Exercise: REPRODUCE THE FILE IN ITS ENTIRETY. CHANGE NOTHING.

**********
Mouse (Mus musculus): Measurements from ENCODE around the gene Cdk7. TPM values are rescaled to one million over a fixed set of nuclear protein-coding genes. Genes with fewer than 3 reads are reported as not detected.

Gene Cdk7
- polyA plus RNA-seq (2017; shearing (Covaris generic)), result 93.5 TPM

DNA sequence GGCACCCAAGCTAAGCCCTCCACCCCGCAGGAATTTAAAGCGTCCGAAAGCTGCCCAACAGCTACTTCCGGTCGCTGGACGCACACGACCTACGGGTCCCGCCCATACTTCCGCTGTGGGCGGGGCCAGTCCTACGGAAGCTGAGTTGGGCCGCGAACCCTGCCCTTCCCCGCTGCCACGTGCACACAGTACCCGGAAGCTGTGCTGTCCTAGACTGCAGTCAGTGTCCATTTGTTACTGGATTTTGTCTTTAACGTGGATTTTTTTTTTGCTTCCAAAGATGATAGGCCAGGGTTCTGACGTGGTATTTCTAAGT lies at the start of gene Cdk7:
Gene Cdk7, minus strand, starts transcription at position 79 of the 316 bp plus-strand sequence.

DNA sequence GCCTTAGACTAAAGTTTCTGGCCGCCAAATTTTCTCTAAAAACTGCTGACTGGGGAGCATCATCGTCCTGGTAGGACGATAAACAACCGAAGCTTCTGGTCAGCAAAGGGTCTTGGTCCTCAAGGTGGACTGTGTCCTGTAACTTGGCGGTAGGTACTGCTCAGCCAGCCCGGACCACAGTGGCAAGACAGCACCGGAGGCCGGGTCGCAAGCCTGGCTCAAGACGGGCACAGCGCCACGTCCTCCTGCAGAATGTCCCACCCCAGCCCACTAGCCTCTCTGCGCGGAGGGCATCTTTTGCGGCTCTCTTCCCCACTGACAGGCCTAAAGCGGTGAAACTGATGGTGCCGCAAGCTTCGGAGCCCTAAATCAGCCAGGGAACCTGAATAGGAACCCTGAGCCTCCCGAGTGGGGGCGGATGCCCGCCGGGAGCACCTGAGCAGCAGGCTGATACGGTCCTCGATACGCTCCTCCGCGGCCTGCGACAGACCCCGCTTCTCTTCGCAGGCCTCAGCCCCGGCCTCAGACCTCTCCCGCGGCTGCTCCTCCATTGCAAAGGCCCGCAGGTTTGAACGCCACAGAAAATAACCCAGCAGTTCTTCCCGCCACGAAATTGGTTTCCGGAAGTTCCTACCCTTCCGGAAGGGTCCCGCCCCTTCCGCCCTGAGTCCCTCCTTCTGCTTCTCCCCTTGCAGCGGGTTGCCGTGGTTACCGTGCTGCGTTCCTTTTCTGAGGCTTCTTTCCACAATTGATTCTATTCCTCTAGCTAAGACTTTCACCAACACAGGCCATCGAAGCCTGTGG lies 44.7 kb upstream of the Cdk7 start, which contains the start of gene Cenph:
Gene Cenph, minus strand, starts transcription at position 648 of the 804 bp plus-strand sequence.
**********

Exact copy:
Mouse (Mus musculus): Measurements from ENCODE around the gene Cdk7. TPM values are rescaled to one million over a fixed set of nuclear protein-coding genes. Genes with fewer than 3 reads are reported as not detected.

Gene Cdk7
- polyA plus RNA-seq (2017; shearing (Covaris generic)), result 93.5 TPM

DNA sequence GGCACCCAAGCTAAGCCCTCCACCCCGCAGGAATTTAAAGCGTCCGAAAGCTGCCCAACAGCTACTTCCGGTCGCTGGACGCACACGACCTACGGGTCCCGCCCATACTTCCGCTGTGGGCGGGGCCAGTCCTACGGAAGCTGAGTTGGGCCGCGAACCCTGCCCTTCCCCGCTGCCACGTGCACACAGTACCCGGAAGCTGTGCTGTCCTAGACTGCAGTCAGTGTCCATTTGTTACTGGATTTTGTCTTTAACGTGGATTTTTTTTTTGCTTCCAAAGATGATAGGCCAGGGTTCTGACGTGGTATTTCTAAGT lies at the start of gene Cdk7:
Gene Cdk7, minus strand, starts transcription at position 79 of the 316 bp plus-strand sequence.

DNA sequence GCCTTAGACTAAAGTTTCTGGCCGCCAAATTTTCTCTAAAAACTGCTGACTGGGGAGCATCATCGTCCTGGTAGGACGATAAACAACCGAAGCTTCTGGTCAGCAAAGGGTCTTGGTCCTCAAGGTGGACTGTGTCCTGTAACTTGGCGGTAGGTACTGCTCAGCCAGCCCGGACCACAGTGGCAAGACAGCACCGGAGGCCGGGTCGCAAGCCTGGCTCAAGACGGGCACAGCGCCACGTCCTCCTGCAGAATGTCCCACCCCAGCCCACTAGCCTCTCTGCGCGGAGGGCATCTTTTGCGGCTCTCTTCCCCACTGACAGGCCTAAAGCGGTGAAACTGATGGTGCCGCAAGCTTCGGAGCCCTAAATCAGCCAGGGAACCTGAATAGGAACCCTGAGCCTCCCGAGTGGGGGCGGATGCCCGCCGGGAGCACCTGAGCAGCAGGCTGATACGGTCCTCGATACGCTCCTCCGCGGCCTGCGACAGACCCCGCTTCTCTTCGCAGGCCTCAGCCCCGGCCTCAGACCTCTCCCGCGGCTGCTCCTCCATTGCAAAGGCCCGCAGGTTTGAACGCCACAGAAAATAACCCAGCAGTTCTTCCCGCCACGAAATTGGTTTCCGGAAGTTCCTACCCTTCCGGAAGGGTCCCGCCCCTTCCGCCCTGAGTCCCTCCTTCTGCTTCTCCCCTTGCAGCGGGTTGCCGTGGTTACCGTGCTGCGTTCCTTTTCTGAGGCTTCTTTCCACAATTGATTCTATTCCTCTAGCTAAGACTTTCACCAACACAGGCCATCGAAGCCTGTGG lies 44.7 kb upstream of the Cdk7 start, which contains the start of gene Cenph:
Gene Cenph, minus strand, starts transcription at position 648 of the 804 bp plus-strand sequence.